The Next Disruptor: WebRTC

WebRTC enables browser-to-browser applications for voice, video, and more, without plugins as Susie Wee, Vice President and Chief Technology Officer Networked Experiences at Cisco explains.

Remember 20 years ago, when getting on the web was considered remarkable? Today, we do not even think about it because of the constant flood of innovations. One of the next web advances, Web Real-Time Communication (WebRTC), is just around the corner.

HTML, used for structuring and presenting content on the web, is now in its fifth revision. When HTML5 was introduced in 2004, it spurred a new wave of innovations. WebRTC is the latest evolution of that wave. WebRTC will invite even greater improvements on the web—and have a huge impact on the online communications world.

What is WebRTC? 

WebRTC is an open API drafted by the World Wide Web Consortium (W3C) and the Internet Engineering Task Force (IETF). It enables browser-to-browser applications, without plugins, for voice calling, video chat, and peer-to-peer (P2P) communication.

It provides a powerful alternative to other web and mobile development environments such as Adobe Flash and Microsoft Silverlight, as well as other proprietary plugins. And while HTML5 has brought many new capabilities to the web, it is WebRTC that is poised to be the pivotal technology.

We expect an explosion of audio and video applications when WebRTC development tools become more widely available and used by the huge web developer community. Start-ups and students who have only a basic understanding of P2P communication technologies will create these apps.

No special software necessary

By integrating real-time communications directly into web browsers, WebRTC opens up a world of possibilities. For example, we will see rich image and video apps directly within our mobile or tablet browsers. We will also be able to share files directly without a software client. And any user will be able to broadcast and share live audio, video, and data—and it will be as simple as opening a web page.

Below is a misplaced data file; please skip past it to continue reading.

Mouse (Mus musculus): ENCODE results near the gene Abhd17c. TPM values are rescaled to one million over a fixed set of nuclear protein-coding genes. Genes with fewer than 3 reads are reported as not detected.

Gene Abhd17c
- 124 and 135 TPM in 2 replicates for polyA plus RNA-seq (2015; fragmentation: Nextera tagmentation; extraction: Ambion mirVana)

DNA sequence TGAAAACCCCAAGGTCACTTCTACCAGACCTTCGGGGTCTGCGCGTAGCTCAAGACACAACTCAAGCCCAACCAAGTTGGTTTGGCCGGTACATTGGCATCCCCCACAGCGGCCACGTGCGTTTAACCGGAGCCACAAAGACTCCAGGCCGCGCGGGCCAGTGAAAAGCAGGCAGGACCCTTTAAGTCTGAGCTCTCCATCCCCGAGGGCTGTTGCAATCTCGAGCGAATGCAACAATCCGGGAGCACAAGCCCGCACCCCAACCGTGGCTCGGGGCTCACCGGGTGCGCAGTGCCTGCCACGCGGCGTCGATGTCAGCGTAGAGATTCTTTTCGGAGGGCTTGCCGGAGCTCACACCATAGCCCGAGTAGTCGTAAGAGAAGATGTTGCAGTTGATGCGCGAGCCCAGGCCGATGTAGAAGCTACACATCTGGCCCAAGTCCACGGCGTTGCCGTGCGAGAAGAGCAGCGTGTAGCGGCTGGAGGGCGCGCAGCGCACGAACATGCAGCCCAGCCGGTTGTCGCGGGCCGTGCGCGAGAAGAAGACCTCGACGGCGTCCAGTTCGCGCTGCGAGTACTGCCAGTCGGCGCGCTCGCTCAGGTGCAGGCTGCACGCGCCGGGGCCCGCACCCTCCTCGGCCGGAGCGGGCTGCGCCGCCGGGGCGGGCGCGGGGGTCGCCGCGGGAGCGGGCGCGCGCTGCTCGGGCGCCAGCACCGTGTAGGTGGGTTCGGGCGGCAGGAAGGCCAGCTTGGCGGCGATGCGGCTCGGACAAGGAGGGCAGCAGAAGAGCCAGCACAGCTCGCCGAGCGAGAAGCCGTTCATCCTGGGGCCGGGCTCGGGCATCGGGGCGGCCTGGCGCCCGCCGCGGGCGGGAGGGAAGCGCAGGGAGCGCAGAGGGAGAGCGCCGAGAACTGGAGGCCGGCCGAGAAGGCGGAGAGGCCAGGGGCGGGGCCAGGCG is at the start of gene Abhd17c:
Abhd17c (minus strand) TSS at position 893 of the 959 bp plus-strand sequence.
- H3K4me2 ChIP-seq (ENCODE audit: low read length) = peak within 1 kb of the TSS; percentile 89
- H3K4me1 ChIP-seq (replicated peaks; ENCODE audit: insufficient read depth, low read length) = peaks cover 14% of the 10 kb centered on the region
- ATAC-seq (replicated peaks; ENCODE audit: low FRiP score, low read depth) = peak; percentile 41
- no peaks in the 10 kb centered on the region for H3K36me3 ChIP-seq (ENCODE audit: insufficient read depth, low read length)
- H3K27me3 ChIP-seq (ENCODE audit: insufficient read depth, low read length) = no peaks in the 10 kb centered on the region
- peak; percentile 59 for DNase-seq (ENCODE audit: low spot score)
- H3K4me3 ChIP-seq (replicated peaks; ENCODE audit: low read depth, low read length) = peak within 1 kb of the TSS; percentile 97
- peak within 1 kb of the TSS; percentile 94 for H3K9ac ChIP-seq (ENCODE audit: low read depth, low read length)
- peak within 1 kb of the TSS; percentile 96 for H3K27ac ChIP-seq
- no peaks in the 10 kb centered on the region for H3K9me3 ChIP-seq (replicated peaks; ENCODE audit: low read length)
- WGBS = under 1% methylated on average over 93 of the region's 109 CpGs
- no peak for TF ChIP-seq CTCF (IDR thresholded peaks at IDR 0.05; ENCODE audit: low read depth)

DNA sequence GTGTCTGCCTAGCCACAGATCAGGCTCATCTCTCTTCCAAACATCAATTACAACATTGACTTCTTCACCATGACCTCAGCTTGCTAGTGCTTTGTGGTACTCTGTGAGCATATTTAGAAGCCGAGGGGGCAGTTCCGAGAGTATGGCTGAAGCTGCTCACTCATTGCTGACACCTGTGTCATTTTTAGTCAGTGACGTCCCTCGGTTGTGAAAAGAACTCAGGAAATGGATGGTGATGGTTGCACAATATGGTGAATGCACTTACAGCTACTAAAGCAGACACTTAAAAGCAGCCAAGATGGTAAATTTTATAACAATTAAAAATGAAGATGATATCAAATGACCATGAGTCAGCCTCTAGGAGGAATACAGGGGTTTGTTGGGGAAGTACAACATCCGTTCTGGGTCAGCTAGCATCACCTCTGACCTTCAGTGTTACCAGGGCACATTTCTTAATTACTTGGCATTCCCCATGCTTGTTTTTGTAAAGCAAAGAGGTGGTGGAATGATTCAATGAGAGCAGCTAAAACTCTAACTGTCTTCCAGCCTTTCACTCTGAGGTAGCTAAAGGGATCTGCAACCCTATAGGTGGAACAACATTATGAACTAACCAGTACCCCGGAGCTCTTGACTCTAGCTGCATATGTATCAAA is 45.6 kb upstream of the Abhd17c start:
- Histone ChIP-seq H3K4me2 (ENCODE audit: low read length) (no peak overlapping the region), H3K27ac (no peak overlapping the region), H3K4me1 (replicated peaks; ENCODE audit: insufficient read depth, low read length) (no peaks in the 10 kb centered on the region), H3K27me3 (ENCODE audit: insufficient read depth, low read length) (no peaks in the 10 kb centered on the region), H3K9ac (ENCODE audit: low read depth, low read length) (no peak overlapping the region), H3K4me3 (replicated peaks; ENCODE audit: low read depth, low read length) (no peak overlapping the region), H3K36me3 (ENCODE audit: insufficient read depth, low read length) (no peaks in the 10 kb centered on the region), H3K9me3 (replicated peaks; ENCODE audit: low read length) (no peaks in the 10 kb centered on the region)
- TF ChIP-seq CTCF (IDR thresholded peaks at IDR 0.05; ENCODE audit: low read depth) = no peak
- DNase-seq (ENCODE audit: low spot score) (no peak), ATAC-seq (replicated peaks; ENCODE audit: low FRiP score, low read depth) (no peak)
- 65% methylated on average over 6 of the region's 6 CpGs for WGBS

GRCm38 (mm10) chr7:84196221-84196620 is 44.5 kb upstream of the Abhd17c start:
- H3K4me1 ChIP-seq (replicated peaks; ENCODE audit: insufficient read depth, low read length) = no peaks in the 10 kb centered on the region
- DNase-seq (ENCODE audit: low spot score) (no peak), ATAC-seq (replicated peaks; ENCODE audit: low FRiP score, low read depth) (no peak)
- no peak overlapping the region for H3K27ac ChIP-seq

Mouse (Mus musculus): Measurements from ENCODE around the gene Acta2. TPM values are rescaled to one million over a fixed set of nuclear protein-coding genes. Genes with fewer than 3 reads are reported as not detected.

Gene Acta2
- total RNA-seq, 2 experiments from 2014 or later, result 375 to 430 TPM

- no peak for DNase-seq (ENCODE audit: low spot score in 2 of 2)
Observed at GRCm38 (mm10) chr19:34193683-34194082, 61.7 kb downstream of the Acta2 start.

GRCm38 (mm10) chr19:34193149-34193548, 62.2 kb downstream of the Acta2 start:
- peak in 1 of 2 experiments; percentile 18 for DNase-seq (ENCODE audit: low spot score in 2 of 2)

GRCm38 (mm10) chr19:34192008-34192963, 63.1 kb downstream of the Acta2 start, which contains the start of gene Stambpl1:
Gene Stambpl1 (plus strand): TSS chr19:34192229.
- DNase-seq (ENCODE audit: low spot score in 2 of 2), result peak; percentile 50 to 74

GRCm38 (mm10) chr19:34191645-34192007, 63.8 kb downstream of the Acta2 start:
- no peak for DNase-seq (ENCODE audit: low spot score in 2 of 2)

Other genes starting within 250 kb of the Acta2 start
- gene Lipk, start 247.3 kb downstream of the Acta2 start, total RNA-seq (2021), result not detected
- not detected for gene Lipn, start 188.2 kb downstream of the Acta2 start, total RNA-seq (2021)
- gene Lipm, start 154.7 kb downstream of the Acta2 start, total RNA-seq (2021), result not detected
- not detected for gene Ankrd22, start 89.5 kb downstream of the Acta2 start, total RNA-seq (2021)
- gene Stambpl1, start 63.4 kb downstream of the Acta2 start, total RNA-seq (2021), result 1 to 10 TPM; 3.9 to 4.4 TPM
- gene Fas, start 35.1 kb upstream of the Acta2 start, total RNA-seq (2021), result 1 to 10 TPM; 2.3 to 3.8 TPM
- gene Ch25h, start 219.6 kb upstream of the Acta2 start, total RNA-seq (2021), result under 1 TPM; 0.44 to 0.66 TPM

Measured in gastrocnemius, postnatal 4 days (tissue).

As with previous disruptions, WebRTC will completely change the way we live. Imagine citizen journalists streaming breaking news directly from their phones to news websites. Or colleagues sharing their screens in real time by clicking a button.

It will be interesting to watch as WebRTC propels a major disruption in the multibillion dollar markets of video conferencing, Internet telephony, and live video streaming.

Cisco is actively contributing to the development of the WebRTC standard and browser code implementation as part of a consortium that includes Mozilla, Google, Opera, Microsoft, Apple Ericsson, and a number of small real-time communications companies.

Already, most major collaboration platforms are using WebRTC to support interactive, instant business-to-consumer communication with voice, high-definition video, and data sharing from public websites and mobile applications.

Trend Insights

The industry is ready to build a WebRTC ecosystem.

The WebRTC market has started to consolidate through a growing number of acquisitions. In the past 12 months alone, big mobile operators and enterprise collaboration providers have acquired 14 companies. Most of those deliver development platforms and enterprise collaboration applications.

The market is also emerging through early-stage investments in start-ups developing “voice and video call” services. Most of the investments, however, are less than US$5 million.

We are seeing an interesting shift in terms of market segment from telecom and service providers to enterprise collaboration vendors. This could simply reflect the current trend to make IT more consumer-focused, a shift that is particularly strong in the enterprise collaboration market.

And WebRTC is rapidly expanding beyond simple voice and video calls to more industry-specific applications and services.

All of this movement is occurring at a time when the standard has yet to be finalised. This shows great promise—and strong business opportunities for WebRTC.

Ed Says…

I’ve used WebRTC on a call to Cyprus to 3CX the IP telephony vendor. You need an enabled browser, Chrome works and others will follow, and it was a walk in the park. Vendors such as 3CX and the latest Ipcortex IP telephony platform are leading the way with WebRTC functionality in the channel.


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David Dungay

Editor - Comms Business Magazine